Thursday, June 25, 2009
Day 19 - Gunnison, CO to Salida, CO
"I lift my eyes up to the mountains, where does my help come from? It comes from the Lord, the Maker of heaven and earth..."- (Psalm 121:1-2) Today, I climbed a mountain. And, I reached the highest point of our Cross Country Challenge: 11,312 ft. above sea level. Today might have also been the highest point of my journey, experientially speaking.
Our departure this morning was through Gunnison's downtown where we stopped briefly at a coffee shop on Main St. for a second breakfast to supplement our hotel continental breakfast. It was a good day to have my first white mocha in quite a long time. I would need the caffeine to get me up and over Monarch Pass. That was our mid-ride destination. Monarch Pass is the highest point of Highway 50 between Gunnison and Salida, CO. The Continental Divide runs across Monarch Pass. And at 11,312 ft. elevation, I was concerned how the altitude would affect me.
The elevation profile for the ride showed about 30 miles of very slight incline until the real climbing began. From mile 33, we would climb nine straight miles and gain about 3,300 ft. That would be comparable to one climb on the hardest ride I've ever done, RAMROD: Ride Around Mount Rainier in One Day. So, I had in mind that today would be a significant challenge and I was mentally prepared (read: "worried").
The initial 30 miles were not like the Colorado I've been imagining. It was beautiful, but not the Colorado prototype. We experienced green rolling hills, wide pastures and ranches. Sparkling creeks bubbled alongside stands of Aspen and conifers. Atop one hill was a flock of bighorn sheep and one solitary ram looking over all his ladies. He glared back at me when I took his photo as if to say, "You want a piece of me?" I did not, so I rode on.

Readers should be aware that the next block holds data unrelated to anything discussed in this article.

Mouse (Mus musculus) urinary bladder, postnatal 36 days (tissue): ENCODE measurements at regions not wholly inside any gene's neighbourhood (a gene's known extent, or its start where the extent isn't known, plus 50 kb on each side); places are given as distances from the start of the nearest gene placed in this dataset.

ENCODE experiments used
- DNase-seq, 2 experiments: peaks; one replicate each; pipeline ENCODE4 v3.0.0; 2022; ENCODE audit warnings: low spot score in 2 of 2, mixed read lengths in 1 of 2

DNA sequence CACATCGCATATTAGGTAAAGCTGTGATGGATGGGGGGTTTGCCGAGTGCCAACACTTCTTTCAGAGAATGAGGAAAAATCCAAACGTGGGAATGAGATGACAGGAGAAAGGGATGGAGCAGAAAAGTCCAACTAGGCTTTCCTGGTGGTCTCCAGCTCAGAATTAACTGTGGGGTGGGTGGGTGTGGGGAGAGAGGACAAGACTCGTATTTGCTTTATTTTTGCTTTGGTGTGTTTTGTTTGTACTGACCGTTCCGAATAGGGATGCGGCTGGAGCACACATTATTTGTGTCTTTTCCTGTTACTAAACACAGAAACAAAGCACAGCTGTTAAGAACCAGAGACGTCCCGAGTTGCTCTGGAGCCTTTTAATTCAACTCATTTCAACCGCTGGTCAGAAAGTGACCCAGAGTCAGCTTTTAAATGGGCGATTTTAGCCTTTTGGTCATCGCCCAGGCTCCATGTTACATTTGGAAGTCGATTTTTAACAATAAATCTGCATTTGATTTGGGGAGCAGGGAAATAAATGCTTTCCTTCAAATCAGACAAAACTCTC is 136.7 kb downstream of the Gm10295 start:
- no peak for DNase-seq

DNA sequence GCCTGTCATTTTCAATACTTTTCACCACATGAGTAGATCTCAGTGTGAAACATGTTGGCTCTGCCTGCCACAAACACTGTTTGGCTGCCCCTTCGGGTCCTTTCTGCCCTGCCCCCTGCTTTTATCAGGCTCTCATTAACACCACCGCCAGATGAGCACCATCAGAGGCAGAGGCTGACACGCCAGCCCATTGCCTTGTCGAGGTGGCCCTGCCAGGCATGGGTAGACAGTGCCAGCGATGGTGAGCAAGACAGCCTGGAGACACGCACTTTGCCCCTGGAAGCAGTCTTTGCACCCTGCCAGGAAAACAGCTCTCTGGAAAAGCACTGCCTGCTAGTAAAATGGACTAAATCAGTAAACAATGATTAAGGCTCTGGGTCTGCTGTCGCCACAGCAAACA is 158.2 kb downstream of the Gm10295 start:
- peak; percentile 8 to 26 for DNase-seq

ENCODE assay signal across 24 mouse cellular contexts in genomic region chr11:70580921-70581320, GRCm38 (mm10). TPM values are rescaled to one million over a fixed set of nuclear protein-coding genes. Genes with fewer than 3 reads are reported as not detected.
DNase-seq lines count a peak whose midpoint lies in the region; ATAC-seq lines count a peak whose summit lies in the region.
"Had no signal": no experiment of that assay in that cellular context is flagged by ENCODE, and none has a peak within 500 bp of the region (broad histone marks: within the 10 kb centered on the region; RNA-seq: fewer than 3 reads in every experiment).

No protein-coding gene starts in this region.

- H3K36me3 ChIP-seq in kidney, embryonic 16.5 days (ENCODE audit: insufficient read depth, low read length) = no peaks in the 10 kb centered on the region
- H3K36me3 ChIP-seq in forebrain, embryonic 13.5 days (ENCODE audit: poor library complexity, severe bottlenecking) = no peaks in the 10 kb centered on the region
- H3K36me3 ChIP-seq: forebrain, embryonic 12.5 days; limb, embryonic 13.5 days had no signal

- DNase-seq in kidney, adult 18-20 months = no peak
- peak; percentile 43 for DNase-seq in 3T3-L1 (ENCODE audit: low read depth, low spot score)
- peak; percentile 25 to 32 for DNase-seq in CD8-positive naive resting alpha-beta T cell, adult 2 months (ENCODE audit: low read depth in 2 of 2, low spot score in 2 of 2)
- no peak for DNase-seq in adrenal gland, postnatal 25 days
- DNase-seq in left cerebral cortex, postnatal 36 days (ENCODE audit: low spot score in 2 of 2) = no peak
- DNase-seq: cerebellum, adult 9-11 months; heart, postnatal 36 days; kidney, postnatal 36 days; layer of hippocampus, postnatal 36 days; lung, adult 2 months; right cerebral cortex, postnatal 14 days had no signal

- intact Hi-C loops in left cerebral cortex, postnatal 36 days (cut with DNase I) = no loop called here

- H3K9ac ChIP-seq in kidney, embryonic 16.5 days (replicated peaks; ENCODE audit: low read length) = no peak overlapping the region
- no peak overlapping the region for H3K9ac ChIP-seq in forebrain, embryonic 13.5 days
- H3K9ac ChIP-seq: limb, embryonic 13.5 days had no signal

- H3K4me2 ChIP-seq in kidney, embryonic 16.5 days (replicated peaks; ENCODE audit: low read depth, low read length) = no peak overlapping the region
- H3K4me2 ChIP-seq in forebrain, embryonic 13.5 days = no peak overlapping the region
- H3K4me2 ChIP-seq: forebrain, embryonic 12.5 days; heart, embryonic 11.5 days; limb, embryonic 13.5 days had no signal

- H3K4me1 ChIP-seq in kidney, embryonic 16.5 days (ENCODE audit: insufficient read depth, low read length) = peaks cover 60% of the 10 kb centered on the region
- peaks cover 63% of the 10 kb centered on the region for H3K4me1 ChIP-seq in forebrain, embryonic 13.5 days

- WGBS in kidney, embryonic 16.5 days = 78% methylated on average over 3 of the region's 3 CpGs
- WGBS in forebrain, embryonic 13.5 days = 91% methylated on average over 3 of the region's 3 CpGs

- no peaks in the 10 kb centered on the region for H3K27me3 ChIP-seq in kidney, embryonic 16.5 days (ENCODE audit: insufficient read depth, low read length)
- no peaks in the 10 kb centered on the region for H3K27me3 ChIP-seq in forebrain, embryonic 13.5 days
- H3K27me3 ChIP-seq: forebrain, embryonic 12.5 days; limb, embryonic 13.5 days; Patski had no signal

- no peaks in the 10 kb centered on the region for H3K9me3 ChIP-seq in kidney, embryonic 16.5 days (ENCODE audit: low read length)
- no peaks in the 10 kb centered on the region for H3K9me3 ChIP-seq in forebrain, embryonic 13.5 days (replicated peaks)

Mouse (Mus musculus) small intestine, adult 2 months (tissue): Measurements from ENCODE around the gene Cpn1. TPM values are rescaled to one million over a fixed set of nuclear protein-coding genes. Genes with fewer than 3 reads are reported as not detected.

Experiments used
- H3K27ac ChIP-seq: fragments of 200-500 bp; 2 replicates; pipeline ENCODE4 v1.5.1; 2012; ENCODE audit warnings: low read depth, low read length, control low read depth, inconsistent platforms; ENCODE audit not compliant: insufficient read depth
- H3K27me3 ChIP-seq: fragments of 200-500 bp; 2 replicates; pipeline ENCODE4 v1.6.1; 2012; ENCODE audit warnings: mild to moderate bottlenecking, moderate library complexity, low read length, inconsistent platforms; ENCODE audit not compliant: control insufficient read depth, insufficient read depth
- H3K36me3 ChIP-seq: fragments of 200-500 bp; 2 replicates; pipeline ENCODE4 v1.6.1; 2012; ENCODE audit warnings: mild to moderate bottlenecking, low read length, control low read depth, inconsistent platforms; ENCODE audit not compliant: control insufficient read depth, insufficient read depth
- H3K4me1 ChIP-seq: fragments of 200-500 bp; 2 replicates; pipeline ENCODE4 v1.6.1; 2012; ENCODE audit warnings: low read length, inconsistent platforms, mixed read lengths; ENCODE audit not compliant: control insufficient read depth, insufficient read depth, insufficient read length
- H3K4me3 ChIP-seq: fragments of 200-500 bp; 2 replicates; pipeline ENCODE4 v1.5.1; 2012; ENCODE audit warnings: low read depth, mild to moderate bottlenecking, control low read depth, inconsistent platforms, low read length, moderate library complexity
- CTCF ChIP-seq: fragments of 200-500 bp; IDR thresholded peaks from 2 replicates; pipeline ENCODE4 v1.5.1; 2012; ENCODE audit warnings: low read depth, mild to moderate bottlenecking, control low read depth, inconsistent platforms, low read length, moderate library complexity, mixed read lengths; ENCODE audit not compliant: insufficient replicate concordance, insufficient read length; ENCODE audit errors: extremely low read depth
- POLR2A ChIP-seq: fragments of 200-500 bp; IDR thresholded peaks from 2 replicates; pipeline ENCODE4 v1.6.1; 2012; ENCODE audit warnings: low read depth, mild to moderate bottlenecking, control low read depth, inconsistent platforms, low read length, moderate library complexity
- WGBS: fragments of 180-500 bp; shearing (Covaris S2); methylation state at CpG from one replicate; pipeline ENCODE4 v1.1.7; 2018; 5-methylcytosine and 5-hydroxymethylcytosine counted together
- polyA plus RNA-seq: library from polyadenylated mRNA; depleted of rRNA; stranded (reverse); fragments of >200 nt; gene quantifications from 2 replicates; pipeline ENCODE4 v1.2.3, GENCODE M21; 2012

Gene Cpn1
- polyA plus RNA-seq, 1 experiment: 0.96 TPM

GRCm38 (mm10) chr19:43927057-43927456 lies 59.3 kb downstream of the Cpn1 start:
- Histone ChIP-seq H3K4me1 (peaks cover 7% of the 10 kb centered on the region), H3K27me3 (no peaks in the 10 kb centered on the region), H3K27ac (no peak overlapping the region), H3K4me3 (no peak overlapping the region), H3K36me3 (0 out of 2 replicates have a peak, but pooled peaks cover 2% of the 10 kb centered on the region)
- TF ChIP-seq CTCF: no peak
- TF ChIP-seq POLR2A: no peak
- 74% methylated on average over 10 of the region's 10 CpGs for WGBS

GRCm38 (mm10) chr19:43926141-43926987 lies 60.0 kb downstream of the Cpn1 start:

At the first SAG stop, we pulled into Monarch Valley Ranch. I was at the back of the pack today due to lingering over coffee back in Gunnison. No worries. I was taking my time today and conserving all my energy for the long push up Monarch Pass. Just a few miles after the SAG stop was a country store in Sargents. I stopped to use some proper facilities (rather than the sagebrushes). While I was returning to my bike, two self-supported cyclists rolled up. This man and woman each had a mountain bike loaded with front and rear panniers, sleeping bag, and tent. I asked them where they had come from, "Oh, just the campsite up the road," the woman said with what sounded like a Kiwi accent. "No, I mean before that." I said. She explained they were on their last week of a four-month journey that started in South America, then Central America, and now in the States. Wow. That trumps 52 days. I wished them safe travels and continued up.
The iPhone once again provided the musical motivation to keep climbing. The sign announcing seven miles to Monarch Pass Summit also indicated that superb scenery was about to commence. And it did. Words don't do it justice, but I'll try. Blue skies with big, white cumulus clouds served as a canopy over tall conifers, stands of Aspen, golden rocky cliffs and outcroppings, and vast forested valleys below. As I watched my elevation steadily increase from 8000 ft. to 9000 ft. and then 10,000 ft., I noticed that the altitude wasn't affecting me nearly at all, or at least not like I expected. I was rhythmically breathing with a steady pace of 6.5 to 7 mph. The only negative affect was when I would take a pull from my water bottle and then have to catch my breath to get back in rhythm.